Silent myocardial ischemia is common in the clinical spectrum of coronary disease. Ambulatory electrocardiographic monitoring has provided the most objective evidence of silent ischemia, but the phenomenon has also been detected in patients with coronary artery disease through analysis of exercise-induced ischemic ST-segment alterations, scintigraphic myocardial perfusion defects and left ventricular wall motion abnormalities. Silent myocardial ischemia frequently occurs in patients with stable angina, unstable angina, myocardial infarction and completely asymptomatic coronary artery disease. In each of these groups, silent ischemia has been associated with an increased risk of subsequent cardiac events. However, it remains unclear whether silent ischemia is directly involved in the occurrence of these events, possibly by provoking ventricular arrhythmias. Only limited data are available on the relation between silent ischemia and arrhythmias in myocardial infarction, vasospastic angina, coronary angioplasty, exercise testing and ambulatory electrocardiography. However, fortuitous ambulatory monitoring coincident with sudden death has detected ischemia associated with lethal arrhythmias in some individual cases. This suggests that an ischemia-arrhythmia association may be important in certain patients at certain times, possibly in combination with other factors.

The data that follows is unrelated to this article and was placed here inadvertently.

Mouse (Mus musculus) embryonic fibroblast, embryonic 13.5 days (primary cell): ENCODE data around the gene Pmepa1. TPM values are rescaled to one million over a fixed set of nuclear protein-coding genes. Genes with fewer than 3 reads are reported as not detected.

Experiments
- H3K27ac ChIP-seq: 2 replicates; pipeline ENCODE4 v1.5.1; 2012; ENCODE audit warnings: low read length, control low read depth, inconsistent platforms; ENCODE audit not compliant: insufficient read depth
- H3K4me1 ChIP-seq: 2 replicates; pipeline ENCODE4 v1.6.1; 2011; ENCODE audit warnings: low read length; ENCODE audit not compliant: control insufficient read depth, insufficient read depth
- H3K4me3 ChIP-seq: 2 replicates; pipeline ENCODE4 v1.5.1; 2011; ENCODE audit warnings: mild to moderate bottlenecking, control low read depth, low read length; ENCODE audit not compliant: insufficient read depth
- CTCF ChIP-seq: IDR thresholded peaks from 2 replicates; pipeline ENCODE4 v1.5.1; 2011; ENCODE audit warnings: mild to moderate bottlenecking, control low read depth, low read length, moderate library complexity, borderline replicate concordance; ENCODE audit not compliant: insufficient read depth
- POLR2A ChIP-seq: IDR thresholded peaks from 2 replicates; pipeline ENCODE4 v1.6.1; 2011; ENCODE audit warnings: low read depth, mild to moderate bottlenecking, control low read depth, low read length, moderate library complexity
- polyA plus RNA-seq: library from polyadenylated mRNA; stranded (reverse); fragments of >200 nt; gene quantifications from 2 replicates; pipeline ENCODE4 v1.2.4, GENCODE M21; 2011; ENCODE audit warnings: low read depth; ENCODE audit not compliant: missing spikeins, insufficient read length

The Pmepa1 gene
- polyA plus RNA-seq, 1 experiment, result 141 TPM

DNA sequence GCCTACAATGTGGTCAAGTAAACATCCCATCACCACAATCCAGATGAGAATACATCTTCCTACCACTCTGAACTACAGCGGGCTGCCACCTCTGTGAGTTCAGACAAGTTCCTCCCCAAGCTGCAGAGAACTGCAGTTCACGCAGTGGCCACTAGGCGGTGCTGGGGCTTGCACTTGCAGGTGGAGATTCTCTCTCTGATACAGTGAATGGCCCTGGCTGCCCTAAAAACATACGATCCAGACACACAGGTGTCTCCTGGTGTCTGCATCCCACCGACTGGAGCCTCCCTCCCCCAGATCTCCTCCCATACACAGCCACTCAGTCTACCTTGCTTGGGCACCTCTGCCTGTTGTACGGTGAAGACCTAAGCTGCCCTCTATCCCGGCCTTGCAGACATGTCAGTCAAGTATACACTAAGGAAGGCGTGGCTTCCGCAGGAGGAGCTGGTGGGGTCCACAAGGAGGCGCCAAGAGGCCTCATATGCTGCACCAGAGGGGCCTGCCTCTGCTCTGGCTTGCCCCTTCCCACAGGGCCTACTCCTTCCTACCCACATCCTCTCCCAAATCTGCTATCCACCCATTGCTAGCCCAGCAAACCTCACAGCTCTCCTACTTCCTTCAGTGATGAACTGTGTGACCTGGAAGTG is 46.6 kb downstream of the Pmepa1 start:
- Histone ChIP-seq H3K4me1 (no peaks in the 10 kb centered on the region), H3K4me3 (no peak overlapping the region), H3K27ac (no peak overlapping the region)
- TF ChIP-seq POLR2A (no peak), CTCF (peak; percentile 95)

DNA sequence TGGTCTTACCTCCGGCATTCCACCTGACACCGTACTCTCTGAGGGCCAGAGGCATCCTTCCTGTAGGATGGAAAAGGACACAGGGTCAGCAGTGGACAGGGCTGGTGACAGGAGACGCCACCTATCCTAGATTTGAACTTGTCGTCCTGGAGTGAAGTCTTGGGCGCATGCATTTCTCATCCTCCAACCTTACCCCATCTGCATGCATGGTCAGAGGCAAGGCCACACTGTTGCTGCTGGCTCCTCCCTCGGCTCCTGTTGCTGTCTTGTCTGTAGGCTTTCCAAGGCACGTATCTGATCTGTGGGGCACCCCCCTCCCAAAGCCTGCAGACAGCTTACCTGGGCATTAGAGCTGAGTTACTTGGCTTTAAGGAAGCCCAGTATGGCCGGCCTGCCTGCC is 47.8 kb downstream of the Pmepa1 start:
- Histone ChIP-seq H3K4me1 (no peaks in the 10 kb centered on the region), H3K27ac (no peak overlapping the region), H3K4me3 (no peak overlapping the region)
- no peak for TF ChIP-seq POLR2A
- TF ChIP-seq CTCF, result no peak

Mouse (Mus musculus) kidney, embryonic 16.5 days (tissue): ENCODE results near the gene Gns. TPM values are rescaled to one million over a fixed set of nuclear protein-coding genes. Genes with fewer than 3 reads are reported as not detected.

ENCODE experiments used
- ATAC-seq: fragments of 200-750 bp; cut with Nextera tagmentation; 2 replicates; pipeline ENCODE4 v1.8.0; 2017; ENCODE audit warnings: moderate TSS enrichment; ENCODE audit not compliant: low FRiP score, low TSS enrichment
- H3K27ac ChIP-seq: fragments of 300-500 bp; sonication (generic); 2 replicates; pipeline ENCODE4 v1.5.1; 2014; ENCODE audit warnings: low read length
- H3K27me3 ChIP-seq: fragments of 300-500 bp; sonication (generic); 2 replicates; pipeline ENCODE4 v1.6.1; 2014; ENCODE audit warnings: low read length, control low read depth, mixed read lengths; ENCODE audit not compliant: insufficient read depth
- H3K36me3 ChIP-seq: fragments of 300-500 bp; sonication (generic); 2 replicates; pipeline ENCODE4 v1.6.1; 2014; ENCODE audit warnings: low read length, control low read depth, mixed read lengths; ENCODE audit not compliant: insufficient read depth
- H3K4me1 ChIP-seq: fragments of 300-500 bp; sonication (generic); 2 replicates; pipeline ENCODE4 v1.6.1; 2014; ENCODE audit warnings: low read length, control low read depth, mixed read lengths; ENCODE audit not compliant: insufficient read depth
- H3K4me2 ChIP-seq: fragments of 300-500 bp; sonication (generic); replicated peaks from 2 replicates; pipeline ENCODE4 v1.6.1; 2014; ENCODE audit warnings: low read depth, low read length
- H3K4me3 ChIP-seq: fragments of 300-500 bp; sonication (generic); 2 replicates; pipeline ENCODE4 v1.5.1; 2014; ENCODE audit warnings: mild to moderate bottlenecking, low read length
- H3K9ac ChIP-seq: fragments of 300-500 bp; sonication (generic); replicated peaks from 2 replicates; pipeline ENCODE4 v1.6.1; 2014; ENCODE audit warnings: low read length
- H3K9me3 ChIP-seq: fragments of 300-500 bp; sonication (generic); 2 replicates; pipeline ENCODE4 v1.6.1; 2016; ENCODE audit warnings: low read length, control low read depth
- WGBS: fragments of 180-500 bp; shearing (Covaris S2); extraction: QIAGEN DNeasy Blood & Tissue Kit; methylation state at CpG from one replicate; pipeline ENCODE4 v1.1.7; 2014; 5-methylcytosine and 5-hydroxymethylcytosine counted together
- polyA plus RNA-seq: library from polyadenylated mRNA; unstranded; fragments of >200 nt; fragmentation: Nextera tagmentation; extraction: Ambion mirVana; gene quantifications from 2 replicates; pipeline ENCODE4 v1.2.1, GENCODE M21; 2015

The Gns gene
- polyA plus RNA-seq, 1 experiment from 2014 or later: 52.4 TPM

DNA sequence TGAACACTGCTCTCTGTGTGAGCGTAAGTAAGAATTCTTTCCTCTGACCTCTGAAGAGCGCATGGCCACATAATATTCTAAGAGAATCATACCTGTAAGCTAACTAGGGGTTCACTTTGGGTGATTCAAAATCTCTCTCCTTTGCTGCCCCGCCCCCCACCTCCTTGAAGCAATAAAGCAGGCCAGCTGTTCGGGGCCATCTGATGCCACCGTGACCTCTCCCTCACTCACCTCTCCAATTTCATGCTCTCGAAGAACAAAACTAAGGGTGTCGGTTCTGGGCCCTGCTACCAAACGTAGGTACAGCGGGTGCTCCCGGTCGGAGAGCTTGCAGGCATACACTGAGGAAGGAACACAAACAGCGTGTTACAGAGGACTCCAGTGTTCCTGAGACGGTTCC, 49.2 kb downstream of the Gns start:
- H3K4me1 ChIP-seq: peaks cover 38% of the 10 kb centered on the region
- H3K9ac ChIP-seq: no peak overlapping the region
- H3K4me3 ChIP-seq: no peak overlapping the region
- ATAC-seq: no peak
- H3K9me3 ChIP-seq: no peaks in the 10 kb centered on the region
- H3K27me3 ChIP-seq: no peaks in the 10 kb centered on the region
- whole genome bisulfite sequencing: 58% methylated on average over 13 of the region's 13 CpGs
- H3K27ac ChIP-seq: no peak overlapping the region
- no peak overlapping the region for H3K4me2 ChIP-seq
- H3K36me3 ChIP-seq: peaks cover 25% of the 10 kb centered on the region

ASJC Scopus subject areas
- Cardiology and Cardiovascular Medicine